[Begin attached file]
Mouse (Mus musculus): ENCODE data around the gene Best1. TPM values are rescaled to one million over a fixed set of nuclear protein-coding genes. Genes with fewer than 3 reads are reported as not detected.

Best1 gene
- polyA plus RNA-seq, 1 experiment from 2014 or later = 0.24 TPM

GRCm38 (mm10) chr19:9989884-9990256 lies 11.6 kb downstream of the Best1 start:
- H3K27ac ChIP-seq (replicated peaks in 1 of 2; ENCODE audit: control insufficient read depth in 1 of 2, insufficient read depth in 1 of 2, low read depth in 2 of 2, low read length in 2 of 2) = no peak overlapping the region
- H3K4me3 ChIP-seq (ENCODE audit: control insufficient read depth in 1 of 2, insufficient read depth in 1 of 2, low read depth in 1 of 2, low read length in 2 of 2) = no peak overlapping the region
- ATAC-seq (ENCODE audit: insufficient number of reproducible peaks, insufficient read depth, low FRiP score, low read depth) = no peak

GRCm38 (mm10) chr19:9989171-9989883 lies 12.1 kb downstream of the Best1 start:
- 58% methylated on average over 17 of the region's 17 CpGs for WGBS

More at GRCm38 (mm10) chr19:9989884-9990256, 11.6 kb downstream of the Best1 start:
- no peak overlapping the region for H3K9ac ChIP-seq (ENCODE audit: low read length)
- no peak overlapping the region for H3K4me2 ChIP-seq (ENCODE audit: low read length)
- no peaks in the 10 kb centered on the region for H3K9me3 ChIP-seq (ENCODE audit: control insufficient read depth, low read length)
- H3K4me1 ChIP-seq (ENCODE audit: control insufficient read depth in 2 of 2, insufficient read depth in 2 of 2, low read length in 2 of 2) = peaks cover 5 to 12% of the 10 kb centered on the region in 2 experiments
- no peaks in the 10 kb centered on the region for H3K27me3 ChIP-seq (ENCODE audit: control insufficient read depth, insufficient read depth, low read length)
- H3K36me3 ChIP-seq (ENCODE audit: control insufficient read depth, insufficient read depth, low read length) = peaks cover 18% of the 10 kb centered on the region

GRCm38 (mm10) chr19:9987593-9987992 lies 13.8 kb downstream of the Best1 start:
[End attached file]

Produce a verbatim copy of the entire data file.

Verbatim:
Mouse (Mus musculus): ENCODE data around the gene Best1. TPM values are rescaled to one million over a fixed set of nuclear protein-coding genes. Genes with fewer than 3 reads are reported as not detected.

Best1 gene
- polyA plus RNA-seq, 1 experiment from 2014 or later = 0.24 TPM

GRCm38 (mm10) chr19:9989884-9990256 lies 11.6 kb downstream of the Best1 start:
- H3K27ac ChIP-seq (replicated peaks in 1 of 2; ENCODE audit: control insufficient read depth in 1 of 2, insufficient read depth in 1 of 2, low read depth in 2 of 2, low read length in 2 of 2) = no peak overlapping the region
- H3K4me3 ChIP-seq (ENCODE audit: control insufficient read depth in 1 of 2, insufficient read depth in 1 of 2, low read depth in 1 of 2, low read length in 2 of 2) = no peak overlapping the region
- ATAC-seq (ENCODE audit: insufficient number of reproducible peaks, insufficient read depth, low FRiP score, low read depth) = no peak

GRCm38 (mm10) chr19:9989171-9989883 lies 12.1 kb downstream of the Best1 start:
- 58% methylated on average over 17 of the region's 17 CpGs for WGBS

More at GRCm38 (mm10) chr19:9989884-9990256, 11.6 kb downstream of the Best1 start:
- no peak overlapping the region for H3K9ac ChIP-seq (ENCODE audit: low read length)
- no peak overlapping the region for H3K4me2 ChIP-seq (ENCODE audit: low read length)
- no peaks in the 10 kb centered on the region for H3K9me3 ChIP-seq (ENCODE audit: control insufficient read depth, low read length)
- H3K4me1 ChIP-seq (ENCODE audit: control insufficient read depth in 2 of 2, insufficient read depth in 2 of 2, low read length in 2 of 2) = peaks cover 5 to 12% of the 10 kb centered on the region in 2 experiments
- no peaks in the 10 kb centered on the region for H3K27me3 ChIP-seq (ENCODE audit: control insufficient read depth, insufficient read depth, low read length)
- H3K36me3 ChIP-seq (ENCODE audit: control insufficient read depth, insufficient read depth, low read length) = peaks cover 18% of the 10 kb centered on the region

GRCm38 (mm10) chr19:9987593-9987992 lies 13.8 kb downstream of the Best1 start: